I'm sharing here a lesson-plan on copyrights I've created with friend & eTwinner Paola Arduini during the eTwinning Ambassador course 2012.
Since at school I'm at the moment addressing this kind of topics, and in the web-age we're all involved in sharing vs protecting ownership, I think it can be useful to others as well.
Title of the lesson: Copyrights: whose rights?
Age range of pupils targeted by this lesson plan: students 10-12 years old (last year of Primary School, first year of Secondary School)
Description:- First steps in the world of Copyrights.
This lesson, that can also suit the beginning of any eTwinning or international project (the “introductions” part) can trigger a discussion and reflection on the use of web materials and the importance of copyrights.
At the beginning of any international project, the partners usually introduce themselves. That’s when we ask our students to create a video, or a ppt, about our school and area, in order to share it on the TwinSpace.
We can start from here, following these steps:
1. divide the class into four groups (approximately, 6 students each)
2. the first three groups are asked to prepare a presentation, in video or ppt, respectively of their country, town, and school
3. the fourth group will be the judges: they will evaluate their classmates’ work; for this reason, they are asked to agree on a set of parameters in order to assess their classmates (they will probably agree on: text, visuals, music, presentation… or sth of this kind)
4. the groups work on their assignments (at school or at home, it depends on how much time you want to devote to this part)
5. the presentations are showed and the judges give a mark from 0 to 5 in all of the chosen parameters to the presentations
6. the best presentation is proclaimed
7. the teacher gives to the first three teams a paper to fill in, asking the groups
- where did you find the images?
- did you take the pictures yourself?
- if not, do you know who did?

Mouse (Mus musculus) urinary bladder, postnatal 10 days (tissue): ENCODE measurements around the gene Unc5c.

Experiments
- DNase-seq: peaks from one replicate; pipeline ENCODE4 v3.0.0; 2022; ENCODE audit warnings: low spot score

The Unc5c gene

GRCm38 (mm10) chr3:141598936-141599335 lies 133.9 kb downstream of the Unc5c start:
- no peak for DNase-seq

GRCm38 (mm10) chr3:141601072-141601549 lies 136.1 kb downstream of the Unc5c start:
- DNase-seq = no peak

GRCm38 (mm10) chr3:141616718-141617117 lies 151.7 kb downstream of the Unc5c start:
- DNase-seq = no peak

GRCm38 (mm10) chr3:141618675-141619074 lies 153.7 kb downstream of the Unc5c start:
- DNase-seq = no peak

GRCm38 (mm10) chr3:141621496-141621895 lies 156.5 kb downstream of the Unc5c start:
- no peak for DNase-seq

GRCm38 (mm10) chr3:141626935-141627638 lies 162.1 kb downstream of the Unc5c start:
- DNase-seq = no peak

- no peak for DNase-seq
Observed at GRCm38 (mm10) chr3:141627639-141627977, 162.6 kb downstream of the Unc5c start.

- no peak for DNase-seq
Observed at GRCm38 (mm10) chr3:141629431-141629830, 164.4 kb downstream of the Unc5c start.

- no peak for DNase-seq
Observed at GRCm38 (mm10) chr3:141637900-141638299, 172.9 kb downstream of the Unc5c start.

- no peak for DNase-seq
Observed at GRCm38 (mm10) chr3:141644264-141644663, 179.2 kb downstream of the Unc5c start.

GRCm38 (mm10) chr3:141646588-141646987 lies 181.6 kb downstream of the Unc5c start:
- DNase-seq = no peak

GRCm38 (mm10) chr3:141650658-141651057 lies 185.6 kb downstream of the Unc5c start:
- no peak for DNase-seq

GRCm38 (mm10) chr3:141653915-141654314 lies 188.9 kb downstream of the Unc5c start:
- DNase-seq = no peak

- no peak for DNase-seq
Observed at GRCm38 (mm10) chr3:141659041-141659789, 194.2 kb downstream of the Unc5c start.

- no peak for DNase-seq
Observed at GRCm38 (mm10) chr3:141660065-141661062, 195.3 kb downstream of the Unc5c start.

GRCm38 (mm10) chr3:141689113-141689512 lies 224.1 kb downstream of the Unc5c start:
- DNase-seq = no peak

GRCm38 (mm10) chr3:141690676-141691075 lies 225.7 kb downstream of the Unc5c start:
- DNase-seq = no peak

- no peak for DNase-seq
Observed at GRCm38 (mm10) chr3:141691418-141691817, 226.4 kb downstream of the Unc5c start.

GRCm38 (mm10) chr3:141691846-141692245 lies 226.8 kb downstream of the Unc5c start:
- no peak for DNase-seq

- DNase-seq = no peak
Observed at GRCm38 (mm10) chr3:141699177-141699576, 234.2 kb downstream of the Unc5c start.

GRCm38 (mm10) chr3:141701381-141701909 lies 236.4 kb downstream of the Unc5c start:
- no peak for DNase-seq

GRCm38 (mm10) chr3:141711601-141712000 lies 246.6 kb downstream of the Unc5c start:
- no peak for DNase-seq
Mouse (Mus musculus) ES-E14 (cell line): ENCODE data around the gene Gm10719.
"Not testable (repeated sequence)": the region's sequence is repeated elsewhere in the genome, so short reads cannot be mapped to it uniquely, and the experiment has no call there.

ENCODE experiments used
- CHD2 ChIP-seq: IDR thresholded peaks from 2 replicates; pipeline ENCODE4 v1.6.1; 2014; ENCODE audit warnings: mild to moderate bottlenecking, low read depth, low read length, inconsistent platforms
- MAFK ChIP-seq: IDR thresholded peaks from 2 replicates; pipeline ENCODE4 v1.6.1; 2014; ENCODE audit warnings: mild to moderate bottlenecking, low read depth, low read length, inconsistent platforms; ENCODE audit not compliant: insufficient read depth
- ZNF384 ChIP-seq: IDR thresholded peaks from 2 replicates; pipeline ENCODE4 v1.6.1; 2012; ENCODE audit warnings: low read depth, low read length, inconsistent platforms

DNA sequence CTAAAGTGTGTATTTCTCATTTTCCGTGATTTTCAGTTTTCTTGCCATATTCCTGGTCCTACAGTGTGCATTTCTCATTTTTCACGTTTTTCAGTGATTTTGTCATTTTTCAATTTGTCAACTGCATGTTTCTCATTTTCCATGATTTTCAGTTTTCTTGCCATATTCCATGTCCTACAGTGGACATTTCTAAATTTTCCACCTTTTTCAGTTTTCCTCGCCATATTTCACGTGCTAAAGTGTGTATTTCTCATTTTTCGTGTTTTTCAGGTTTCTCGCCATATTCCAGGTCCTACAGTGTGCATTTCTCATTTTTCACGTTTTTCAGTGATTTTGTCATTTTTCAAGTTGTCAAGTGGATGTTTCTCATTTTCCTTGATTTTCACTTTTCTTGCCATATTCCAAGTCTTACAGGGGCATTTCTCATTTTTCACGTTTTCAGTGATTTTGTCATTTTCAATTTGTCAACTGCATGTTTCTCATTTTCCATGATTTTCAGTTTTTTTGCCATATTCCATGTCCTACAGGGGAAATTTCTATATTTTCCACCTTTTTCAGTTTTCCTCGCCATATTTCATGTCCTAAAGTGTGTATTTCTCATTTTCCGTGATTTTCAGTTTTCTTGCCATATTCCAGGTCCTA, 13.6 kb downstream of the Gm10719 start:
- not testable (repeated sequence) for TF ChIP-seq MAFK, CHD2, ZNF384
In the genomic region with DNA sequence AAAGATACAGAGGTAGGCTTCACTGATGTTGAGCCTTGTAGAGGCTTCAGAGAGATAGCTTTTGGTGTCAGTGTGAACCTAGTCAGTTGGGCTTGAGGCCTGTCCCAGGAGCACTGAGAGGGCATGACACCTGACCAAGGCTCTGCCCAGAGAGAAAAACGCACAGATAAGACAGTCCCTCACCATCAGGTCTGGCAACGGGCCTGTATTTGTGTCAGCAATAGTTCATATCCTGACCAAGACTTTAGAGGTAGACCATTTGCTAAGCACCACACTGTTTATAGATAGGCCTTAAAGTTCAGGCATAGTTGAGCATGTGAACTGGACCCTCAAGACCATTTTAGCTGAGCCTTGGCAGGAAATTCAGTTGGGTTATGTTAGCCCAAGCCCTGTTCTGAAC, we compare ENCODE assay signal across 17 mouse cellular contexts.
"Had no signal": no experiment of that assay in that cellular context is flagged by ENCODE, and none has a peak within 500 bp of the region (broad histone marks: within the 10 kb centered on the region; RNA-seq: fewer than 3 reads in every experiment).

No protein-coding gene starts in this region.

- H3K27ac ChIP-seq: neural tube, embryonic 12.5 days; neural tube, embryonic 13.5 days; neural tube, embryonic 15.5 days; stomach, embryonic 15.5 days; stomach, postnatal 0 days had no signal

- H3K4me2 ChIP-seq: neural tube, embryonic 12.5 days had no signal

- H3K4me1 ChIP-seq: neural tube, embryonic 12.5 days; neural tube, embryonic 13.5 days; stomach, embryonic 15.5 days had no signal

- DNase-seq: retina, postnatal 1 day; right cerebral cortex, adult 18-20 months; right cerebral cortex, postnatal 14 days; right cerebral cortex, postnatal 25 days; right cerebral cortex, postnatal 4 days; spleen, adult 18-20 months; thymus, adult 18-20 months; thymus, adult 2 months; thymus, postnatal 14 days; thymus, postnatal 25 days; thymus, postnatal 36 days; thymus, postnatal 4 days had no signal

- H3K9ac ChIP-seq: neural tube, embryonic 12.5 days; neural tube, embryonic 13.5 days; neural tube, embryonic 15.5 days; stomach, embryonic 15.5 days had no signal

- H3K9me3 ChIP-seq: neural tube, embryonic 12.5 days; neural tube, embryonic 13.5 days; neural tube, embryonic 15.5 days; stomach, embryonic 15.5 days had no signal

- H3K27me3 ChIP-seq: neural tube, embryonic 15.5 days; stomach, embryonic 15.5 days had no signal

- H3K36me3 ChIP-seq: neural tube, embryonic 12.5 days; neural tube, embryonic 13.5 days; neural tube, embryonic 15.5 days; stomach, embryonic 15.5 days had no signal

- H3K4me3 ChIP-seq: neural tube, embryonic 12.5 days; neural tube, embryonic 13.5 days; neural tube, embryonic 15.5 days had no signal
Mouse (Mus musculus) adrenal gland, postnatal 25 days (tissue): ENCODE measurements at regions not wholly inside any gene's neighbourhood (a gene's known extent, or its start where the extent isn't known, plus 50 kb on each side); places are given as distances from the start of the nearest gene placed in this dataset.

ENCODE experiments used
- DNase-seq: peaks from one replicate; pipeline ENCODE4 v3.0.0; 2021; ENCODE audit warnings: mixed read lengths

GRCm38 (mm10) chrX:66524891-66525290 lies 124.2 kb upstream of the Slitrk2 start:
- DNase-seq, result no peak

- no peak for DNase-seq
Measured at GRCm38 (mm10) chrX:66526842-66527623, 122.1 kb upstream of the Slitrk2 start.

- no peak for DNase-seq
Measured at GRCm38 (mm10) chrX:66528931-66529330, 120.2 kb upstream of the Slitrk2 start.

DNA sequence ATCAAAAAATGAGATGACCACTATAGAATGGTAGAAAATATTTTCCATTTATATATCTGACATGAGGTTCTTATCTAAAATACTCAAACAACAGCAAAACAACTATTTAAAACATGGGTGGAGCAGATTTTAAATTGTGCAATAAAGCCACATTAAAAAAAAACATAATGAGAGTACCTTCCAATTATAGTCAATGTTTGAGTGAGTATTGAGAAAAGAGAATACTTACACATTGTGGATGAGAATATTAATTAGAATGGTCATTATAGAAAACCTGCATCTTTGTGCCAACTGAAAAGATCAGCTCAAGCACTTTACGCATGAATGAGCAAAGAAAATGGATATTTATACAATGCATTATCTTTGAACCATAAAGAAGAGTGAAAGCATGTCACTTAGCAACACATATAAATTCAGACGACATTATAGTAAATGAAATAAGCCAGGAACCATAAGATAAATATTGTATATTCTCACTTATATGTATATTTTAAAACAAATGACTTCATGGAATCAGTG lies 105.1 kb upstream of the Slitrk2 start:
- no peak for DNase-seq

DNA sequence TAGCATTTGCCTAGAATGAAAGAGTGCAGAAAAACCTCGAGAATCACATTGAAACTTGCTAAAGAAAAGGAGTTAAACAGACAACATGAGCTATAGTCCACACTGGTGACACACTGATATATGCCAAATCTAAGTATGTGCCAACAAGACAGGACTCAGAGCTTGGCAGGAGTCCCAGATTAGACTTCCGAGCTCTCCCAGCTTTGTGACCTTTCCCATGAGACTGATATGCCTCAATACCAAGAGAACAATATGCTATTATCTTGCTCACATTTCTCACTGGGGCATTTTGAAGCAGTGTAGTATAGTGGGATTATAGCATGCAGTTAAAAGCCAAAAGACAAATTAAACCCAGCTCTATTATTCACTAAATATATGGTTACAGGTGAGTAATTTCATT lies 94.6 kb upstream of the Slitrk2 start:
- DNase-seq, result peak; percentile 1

- how did you choose the music?
- who is the artist?
8. the answers are read and a debate on copyrights, guided by the teacher, follows. Is the best presentation as good in respecting copyrights? What about the others? (most likely, they won’t as well).
9. At the end of the debate, the teacher asks the students “now, do you think we can publish those presentations online (in the public TwinSpace/blog, etc)? What can we change?”
10. Let the students make the changes – hopefully, they’ll think about choosing materials more carefully next time
11. After the changes the members of the jury vote the presentations again: are the updated presentations guilty or innocent of stealing copyrights? :)
Computer lab, electronic board of projector, a reliable internet connection
You can check if the students have understood by looking at the changes they make to their presentations. Also consider the jury’s vote: by the end of the lesson, they should be able to double-check their classmates’ work.
You’ll need about 4 lessons, 1 hour each.
Students won’t forget for sure (unless they choose to forget, which may happen). Next time you give them any ICT-related homework, they’ll probably choose to produce their own materials (paintings, drawings, pics etc) instead of just downloading them.
It can be interesting to compare different behaviour in primary and in secondary school: mainly children at primary level like to draw and use their own drawings. A follow up can be organized with older pupils who help younger ones in editing their original material (drawings, photos, music played by themselves) and creating a folder where useful material can be shared and used.
...now, just try it and let us know, there's aways room for improvement!